Beyond the Blueshirts

Let’s have a bit of history, then,

The original Army Comrades Association, founded in February 1932, explicitly had no party allegiance. That same August, though, Dr Tom O’Higgins (brother of  Kevin, and TD for Laois-Offaly) took charge, and things changed.

Brian Maye proposes “three main reasons why the ACA became a major political force”:

One was that Cumann na Gaedheal supporters were becoming convinced that, with the government ‘s cooperation, the IRA and Fianna Fail were determined to deprive Cumann na nGaedheal public representatives of the rights of free speech and assembly. The party and its supporters felt intimidated by the IRA with its ominous slogan ‘No free speech for ‘traitors’ . A second was the belief that communist forces were making progress and would soon pose a real threat. Finally, ex-army members were no longer given preference in the awarding of public posts, as had been the practice during the years when Cumann na nGaedheal was in power, and there were growing fears that they were being victimised. From August 1932 onwards, the ACA began to protect Cumann na nGaedheal public meetings, and this led to an increasing number of clashes with Fianna Fail and IRA elements.

Then came the January 1933 General Election, with Fianna Fáil achieving, for the first time for any single party, an absolute majority. For CnaG this was a disaster.


Was it a coincidence that the ACA promptly became a uniformed movement, complete with raised arm salute? From March 1933 they were, indeed, the Blueshirts. De Valera had dismissed General Eoin O’Duffy as Gárda Commissioner, and in July he succeeded O’Higgins , and the ACA formally became the National Guard.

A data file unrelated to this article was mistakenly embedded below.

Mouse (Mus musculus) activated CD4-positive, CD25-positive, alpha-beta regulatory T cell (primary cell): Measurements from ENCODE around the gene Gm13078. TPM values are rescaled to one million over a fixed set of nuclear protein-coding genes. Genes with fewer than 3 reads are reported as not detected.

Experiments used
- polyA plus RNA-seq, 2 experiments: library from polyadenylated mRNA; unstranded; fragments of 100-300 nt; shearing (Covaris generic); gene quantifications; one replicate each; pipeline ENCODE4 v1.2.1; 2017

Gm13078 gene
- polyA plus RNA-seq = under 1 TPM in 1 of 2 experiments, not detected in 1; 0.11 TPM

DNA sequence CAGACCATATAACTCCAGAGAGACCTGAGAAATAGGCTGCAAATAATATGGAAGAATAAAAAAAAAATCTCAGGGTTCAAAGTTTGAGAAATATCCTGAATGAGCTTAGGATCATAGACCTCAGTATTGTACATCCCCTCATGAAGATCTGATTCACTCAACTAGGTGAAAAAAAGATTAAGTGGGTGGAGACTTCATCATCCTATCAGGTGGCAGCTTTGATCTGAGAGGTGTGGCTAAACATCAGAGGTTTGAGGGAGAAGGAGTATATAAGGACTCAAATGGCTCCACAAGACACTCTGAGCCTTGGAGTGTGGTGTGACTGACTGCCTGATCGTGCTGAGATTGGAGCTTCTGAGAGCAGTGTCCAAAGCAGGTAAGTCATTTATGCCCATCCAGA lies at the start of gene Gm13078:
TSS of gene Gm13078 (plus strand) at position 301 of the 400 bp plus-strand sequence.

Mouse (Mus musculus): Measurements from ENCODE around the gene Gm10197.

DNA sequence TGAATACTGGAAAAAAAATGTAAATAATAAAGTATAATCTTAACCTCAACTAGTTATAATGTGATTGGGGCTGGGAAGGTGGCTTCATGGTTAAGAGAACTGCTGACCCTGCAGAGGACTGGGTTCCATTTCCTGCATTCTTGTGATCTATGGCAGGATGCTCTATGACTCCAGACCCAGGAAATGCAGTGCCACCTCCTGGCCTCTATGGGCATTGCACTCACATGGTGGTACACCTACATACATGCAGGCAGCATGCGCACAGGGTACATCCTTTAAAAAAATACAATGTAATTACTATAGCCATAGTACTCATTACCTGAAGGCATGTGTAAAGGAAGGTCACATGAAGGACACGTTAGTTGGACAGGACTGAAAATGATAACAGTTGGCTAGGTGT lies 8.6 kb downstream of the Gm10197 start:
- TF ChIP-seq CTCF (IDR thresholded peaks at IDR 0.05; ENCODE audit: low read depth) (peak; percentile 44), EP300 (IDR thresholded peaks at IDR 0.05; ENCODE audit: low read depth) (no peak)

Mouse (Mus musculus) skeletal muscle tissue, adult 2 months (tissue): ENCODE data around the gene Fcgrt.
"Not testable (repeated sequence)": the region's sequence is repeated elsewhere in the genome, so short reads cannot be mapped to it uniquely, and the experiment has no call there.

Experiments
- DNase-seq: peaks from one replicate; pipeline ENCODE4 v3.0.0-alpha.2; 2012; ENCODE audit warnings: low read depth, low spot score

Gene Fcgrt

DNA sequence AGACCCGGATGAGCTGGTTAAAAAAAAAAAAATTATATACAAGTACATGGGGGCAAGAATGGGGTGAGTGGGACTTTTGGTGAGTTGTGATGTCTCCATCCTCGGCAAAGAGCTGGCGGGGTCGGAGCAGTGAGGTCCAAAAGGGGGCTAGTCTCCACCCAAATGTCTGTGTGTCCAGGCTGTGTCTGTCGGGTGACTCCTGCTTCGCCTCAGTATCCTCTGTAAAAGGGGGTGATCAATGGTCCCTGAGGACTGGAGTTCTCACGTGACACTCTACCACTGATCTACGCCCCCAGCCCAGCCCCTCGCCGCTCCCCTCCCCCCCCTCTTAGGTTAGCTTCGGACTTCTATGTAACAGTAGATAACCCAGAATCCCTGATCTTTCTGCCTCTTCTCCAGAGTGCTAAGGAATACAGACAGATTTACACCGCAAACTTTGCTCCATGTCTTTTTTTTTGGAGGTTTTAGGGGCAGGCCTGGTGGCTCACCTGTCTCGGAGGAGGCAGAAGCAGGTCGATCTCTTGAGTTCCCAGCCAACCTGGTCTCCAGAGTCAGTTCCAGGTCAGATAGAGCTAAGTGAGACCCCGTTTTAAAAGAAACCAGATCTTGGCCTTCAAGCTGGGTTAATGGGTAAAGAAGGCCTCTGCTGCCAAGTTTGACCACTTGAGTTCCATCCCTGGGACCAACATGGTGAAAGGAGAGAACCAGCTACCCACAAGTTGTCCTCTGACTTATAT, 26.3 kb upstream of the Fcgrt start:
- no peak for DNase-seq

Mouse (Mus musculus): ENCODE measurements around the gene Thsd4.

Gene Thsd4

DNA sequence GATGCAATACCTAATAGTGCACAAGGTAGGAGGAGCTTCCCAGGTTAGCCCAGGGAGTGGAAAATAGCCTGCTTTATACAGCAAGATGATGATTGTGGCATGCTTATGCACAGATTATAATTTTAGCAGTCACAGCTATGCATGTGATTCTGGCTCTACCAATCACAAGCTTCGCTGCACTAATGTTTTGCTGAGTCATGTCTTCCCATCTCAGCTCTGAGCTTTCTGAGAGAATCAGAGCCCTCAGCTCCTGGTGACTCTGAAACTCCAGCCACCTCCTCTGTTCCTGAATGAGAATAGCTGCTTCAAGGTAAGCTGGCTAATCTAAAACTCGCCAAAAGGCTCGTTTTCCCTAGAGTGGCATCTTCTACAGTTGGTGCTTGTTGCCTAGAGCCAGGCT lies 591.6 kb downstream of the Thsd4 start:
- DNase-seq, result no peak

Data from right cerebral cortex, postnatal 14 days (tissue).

Noses had sniffed the wind. Something had to change. So talks began to bring together CnaG, the parallel Centre Party, and the National Guard. O’Duffy was huffy; but FF cut the turf from under him by banning the National Guard, and he needed respectable support. And so O’Duffy would be party leader of the United Ireland – Fine Gael Party, while W.T. Cosgrave would lead the Dáil party. Each constituent nominated six to a clumsy executive of 25 — which had the advantage of diluting any power base.

After the 1934 local elections, when the new party took another pasting, O’Duffy was out; and he hoved off to form his explicitly fascist operation.

Two factions in Fine Gael

There was a cleavage between the parliamentarian approach of Cosgrave and the more-physical O’Duffy. Cosgrave may have “mis-spoken” on occasions — for example, most infamously:

.. the Blackshirts were victorious in Italy and that the Hitler Shirts were victorious in Germany, as, assuredly, in spite of this Bill and in spite of the Public Safety Act, the Blueshirts will be victorious in the Irish Free State.

— but O’Duffy had a notoriously loose mouth. This was much in evidence on the Border issue. Cosgrave and Co. honoured the Treaty, and willed an Ireland inside what was to become the Commonwealth: O’Duffy was a Monaghan man and never forgot it.

O’Duffy lacked subtlety. Patrick Hogan and Michael Tierny, both academics, represented what went for Fine Gael’s ideologues; and they had evolved a corporatist compromise between Quadragesimo Anno and how continental fascists were applying their version thereof. O’Duffy was no thinker — and more attracted to the continental school.

The Irish Times, 16th February 1934

Had we any doubts of Irish links to fascism, indeed to the newly-arrived Nazism, this one issue should raise them.